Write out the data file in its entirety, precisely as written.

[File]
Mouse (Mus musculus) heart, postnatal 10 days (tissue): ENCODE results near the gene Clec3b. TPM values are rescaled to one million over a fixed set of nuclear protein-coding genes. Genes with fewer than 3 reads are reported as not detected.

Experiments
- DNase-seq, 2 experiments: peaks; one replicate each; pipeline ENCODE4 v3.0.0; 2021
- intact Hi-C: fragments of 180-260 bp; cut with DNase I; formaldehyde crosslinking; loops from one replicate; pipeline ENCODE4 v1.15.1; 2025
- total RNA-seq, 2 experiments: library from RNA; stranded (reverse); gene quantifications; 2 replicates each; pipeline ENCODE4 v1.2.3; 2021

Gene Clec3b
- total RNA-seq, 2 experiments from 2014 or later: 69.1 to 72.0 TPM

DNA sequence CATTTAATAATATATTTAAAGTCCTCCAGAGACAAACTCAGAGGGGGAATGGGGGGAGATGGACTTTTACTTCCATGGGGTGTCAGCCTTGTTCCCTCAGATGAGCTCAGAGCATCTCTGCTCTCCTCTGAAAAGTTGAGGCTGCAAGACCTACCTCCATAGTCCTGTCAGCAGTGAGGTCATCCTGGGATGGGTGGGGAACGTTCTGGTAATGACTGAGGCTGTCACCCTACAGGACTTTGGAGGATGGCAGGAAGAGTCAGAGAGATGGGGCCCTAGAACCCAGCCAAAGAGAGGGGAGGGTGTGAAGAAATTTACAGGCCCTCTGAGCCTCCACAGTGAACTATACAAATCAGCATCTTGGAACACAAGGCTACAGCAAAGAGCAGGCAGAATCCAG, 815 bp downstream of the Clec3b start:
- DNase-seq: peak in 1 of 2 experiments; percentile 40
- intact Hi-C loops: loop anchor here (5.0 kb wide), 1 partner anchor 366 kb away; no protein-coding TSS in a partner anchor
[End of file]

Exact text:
Mouse (Mus musculus) heart, postnatal 10 days (tissue): ENCODE results near the gene Clec3b. TPM values are rescaled to one million over a fixed set of nuclear protein-coding genes. Genes with fewer than 3 reads are reported as not detected.

Experiments
- DNase-seq, 2 experiments: peaks; one replicate each; pipeline ENCODE4 v3.0.0; 2021
- intact Hi-C: fragments of 180-260 bp; cut with DNase I; formaldehyde crosslinking; loops from one replicate; pipeline ENCODE4 v1.15.1; 2025
- total RNA-seq, 2 experiments: library from RNA; stranded (reverse); gene quantifications; 2 replicates each; pipeline ENCODE4 v1.2.3; 2021

Gene Clec3b
- total RNA-seq, 2 experiments from 2014 or later: 69.1 to 72.0 TPM

DNA sequence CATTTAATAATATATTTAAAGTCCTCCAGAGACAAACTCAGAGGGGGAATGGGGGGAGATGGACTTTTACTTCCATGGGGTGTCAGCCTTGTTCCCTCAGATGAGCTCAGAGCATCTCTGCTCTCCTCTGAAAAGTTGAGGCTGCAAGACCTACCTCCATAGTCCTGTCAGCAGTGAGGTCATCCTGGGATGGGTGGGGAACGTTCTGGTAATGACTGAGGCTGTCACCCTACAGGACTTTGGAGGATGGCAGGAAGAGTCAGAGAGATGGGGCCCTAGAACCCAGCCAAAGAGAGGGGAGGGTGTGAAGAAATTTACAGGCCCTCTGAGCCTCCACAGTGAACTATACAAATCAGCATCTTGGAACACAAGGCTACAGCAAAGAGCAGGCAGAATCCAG, 815 bp downstream of the Clec3b start:
- DNase-seq: peak in 1 of 2 experiments; percentile 40
- intact Hi-C loops: loop anchor here (5.0 kb wide), 1 partner anchor 366 kb away; no protein-coding TSS in a partner anchor